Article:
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Jewish Studies in Central and Eastern Europe

Naida-Mihal Brandl orcid id ; Filozofski fakultet Sveučilišta u Zagrebu, Zagreb, Hrvatska

Puni tekst: hrvatski pdf 341 Kb


str. 860-892

preuzimanja: 367



The author gives a brief overview of the development of Jewish studies in Central and Eastern European countries and some of the fundamental issues societies face in that part of Europe, especially latent anti-Semitism and facing their past. Ever since Lenin’s period of intense anti-religious campaigns, through Stalin’s anti-Jewish campaign (1948-1953), antisemitic processes in Czechoslovakia, antisemitic campaigns in Poland after 1968, anti-Israel policy pursued by all Soviet bloc countries except Romania, and with the addition of Yugoslavia, Judaism was undesirable, including Jewish studies, as well as the studies of Jewish history or religion in an academic context. The situation began to improve during Gorbachev’s time, in the late 1980s. Various religious institutions and non-governmental organizations entered this area after the 1990s, and interest in Jewish studies, as well as understanding the Jewish role in the history of some countries that were blurred in communism and some post-communist narratives, increased sharply. After reviewing the development of Jewish studies in the Soviet Union and the Russian Federation, through three topics – antisemitism in the Soviet bloc and the situation before the late 1980s, the return of Judaism to the academic context, and facing the past –a brief overview of the development of Jewish studies in Central and Eastern Europe is analysed with emphasis on Hungary, Poland, Romania, and Croatia. Croatia, during the Yugoslav communist period within Yugoslavia and after the establishment of the independent state, followed the trends in the development of Jewish studies, but with a certain delay. The first Jewish studies in Croatia were accredited in 2012 and 2015, respectively, at the University of Zagreb, Faculty of Humanities and Social Science. There is a problem of a memorialization of an almost extinct community through the failure of establishment of a Jewish history museum, which would retell the local Jewish story both in its internal and national context.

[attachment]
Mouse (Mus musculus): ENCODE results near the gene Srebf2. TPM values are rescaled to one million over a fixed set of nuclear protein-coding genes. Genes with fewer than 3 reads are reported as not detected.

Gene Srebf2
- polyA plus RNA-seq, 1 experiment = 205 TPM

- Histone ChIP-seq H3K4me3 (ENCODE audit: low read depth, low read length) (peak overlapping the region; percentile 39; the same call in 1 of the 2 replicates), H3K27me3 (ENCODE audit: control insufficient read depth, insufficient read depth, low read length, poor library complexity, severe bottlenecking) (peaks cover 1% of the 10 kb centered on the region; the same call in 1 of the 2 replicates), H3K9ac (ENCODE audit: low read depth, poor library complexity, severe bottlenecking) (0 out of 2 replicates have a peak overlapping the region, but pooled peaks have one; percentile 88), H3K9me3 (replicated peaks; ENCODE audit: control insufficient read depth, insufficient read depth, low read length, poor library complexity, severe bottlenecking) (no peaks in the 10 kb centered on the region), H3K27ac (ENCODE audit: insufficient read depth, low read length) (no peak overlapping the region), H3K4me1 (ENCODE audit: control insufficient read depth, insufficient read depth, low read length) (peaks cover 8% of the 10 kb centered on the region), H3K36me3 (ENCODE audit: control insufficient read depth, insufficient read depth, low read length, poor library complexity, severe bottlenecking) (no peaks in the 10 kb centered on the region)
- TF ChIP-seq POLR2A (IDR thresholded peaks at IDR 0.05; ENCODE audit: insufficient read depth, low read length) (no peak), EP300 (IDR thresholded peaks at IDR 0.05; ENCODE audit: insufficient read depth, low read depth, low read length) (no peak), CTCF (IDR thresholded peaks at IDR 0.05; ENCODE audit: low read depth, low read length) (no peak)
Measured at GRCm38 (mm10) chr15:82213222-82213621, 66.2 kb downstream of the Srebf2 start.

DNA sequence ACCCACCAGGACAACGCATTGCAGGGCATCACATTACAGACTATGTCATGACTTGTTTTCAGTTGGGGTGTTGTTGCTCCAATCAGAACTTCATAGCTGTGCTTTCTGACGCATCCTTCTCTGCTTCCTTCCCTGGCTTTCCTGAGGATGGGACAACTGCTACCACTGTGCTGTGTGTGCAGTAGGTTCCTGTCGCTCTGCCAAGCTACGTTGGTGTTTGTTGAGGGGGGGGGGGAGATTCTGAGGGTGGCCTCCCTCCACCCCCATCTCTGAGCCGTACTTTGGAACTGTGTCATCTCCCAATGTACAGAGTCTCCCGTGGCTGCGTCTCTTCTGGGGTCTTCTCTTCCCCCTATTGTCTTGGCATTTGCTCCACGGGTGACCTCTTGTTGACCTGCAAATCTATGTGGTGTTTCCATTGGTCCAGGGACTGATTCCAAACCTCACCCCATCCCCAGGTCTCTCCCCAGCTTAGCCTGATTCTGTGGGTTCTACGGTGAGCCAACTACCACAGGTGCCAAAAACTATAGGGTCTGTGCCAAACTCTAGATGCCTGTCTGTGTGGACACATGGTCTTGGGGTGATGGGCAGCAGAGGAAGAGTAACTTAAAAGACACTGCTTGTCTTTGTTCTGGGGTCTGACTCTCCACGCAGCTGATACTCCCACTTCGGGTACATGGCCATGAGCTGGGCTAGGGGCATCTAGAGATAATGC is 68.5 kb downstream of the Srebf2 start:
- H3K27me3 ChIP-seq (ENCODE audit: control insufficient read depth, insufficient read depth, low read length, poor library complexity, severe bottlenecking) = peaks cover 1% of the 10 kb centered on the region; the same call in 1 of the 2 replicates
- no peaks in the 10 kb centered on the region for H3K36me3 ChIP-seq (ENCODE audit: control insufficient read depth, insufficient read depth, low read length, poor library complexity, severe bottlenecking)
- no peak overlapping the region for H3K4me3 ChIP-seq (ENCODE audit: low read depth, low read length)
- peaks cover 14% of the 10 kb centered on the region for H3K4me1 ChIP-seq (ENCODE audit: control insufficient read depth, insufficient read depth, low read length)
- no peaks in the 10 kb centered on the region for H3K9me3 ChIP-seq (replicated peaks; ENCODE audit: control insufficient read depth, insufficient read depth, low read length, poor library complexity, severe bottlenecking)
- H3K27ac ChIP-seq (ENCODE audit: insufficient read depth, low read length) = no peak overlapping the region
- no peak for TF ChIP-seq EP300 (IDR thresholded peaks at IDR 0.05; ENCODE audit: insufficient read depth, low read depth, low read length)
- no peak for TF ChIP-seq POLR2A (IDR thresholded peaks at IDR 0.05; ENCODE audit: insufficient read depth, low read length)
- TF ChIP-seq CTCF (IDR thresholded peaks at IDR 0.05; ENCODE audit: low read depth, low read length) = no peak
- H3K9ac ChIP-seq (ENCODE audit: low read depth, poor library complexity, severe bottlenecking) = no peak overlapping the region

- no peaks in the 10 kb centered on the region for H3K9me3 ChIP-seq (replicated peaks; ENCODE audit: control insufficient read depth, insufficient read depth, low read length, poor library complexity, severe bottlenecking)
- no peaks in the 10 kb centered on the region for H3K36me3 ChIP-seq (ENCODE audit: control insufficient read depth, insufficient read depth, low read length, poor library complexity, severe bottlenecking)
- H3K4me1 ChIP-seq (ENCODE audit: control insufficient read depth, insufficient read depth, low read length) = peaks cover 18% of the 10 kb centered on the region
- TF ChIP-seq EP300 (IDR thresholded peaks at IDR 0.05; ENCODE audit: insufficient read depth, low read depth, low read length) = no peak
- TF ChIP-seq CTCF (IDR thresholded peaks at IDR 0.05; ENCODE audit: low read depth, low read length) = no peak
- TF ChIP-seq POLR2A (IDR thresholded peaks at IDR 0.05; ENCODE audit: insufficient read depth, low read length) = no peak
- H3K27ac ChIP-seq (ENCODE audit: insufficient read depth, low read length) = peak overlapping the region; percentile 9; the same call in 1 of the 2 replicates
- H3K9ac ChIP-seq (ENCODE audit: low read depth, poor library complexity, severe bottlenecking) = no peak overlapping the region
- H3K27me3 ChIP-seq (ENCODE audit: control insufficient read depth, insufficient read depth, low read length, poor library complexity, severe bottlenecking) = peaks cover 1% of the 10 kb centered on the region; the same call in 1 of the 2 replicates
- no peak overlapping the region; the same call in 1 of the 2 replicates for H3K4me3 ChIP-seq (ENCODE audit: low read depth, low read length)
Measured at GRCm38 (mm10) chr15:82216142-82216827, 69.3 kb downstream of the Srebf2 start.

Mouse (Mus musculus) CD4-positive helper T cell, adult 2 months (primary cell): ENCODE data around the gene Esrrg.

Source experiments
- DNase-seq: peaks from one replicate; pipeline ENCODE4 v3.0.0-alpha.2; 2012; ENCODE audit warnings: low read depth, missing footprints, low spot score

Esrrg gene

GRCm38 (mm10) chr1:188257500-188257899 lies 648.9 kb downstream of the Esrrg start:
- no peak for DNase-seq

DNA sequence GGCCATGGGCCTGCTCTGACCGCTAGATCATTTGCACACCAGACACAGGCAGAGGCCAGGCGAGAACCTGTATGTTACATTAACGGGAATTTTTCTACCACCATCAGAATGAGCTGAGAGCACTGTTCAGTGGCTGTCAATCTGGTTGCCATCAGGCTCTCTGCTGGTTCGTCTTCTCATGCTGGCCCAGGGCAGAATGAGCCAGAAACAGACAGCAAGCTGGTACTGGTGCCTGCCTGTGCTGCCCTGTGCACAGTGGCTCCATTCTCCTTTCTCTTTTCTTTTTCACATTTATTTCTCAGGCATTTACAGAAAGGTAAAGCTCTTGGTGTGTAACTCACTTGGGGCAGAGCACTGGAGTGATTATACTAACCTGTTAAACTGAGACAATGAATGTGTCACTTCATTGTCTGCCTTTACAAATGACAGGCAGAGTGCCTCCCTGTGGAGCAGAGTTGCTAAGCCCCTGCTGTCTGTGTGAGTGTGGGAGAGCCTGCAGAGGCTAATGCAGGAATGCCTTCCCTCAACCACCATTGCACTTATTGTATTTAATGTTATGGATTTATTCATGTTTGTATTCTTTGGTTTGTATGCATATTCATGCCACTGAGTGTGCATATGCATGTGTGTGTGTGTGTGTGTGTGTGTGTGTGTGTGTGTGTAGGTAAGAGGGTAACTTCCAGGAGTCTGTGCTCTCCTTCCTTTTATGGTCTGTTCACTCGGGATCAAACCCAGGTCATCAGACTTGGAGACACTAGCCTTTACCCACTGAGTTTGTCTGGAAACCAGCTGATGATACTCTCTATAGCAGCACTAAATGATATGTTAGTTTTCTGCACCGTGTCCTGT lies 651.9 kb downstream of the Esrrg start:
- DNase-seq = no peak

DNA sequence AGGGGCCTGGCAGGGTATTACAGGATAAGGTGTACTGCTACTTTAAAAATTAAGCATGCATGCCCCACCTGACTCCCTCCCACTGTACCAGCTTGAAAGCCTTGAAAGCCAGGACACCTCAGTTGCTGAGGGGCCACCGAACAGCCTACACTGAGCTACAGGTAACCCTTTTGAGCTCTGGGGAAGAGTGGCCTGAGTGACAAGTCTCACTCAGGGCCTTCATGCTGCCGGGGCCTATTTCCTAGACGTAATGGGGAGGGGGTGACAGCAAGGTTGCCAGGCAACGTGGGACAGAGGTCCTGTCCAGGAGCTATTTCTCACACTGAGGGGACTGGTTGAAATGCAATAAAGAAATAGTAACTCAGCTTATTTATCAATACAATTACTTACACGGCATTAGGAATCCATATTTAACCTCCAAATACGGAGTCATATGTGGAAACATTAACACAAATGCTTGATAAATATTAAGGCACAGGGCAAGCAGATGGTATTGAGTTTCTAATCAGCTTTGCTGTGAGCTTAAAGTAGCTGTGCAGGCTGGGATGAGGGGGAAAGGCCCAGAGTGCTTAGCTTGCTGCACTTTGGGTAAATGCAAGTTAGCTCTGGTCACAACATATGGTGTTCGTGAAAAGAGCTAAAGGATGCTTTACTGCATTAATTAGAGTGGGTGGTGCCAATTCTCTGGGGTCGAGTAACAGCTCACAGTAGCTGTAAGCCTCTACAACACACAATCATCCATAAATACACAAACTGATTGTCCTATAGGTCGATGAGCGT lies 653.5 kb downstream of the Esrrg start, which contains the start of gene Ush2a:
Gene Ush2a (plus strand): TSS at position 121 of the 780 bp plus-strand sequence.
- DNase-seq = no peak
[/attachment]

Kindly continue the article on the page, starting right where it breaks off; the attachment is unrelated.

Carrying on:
Ključne riječi

Jewish studies; antisemitism; facing the past; Jewish museums; Central and Eastern Europe

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Podaci na drugim jezicima: hrvatski

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